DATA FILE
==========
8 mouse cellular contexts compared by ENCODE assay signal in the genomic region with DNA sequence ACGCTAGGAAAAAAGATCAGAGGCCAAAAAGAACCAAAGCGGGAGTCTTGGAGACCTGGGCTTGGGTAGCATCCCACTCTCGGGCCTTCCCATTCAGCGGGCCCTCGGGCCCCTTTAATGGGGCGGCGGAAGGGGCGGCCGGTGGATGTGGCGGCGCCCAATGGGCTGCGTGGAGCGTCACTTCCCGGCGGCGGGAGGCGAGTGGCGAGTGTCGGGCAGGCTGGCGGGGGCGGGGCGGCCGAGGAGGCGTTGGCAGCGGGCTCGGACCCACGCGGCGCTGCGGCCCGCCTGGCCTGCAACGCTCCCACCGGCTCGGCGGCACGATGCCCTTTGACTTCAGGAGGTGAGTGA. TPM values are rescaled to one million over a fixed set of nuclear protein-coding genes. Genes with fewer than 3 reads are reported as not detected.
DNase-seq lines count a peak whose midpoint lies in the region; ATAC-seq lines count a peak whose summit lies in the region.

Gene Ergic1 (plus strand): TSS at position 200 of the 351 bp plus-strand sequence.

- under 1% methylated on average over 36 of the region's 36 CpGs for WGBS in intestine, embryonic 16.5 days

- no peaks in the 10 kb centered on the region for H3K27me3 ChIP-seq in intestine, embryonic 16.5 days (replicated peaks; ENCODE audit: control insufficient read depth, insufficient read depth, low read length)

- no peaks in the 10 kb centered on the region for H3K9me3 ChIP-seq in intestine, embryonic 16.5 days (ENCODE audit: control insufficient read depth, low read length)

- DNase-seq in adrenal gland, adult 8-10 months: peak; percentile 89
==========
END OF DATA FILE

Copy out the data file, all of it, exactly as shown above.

8 mouse cellular contexts compared by ENCODE assay signal in the genomic region with DNA sequence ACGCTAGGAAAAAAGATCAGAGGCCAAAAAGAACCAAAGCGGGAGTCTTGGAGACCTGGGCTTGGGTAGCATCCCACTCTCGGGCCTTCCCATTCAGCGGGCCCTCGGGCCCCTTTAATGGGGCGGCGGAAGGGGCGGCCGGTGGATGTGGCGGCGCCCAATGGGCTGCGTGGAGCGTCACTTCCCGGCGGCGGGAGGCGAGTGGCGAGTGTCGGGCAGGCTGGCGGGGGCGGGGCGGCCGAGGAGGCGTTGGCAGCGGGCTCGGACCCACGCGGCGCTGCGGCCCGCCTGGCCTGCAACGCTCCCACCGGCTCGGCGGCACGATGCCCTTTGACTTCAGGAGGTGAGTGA. TPM values are rescaled to one million over a fixed set of nuclear protein-coding genes. Genes with fewer than 3 reads are reported as not detected.
DNase-seq lines count a peak whose midpoint lies in the region; ATAC-seq lines count a peak whose summit lies in the region.

Gene Ergic1 (plus strand): TSS at position 200 of the 351 bp plus-strand sequence.

- under 1% methylated on average over 36 of the region's 36 CpGs for WGBS in intestine, embryonic 16.5 days

- no peaks in the 10 kb centered on the region for H3K27me3 ChIP-seq in intestine, embryonic 16.5 days (replicated peaks; ENCODE audit: control insufficient read depth, insufficient read depth, low read length)

- no peaks in the 10 kb centered on the region for H3K9me3 ChIP-seq in intestine, embryonic 16.5 days (ENCODE audit: control insufficient read depth, low read length)

- DNase-seq in adrenal gland, adult 8-10 months: peak; percentile 89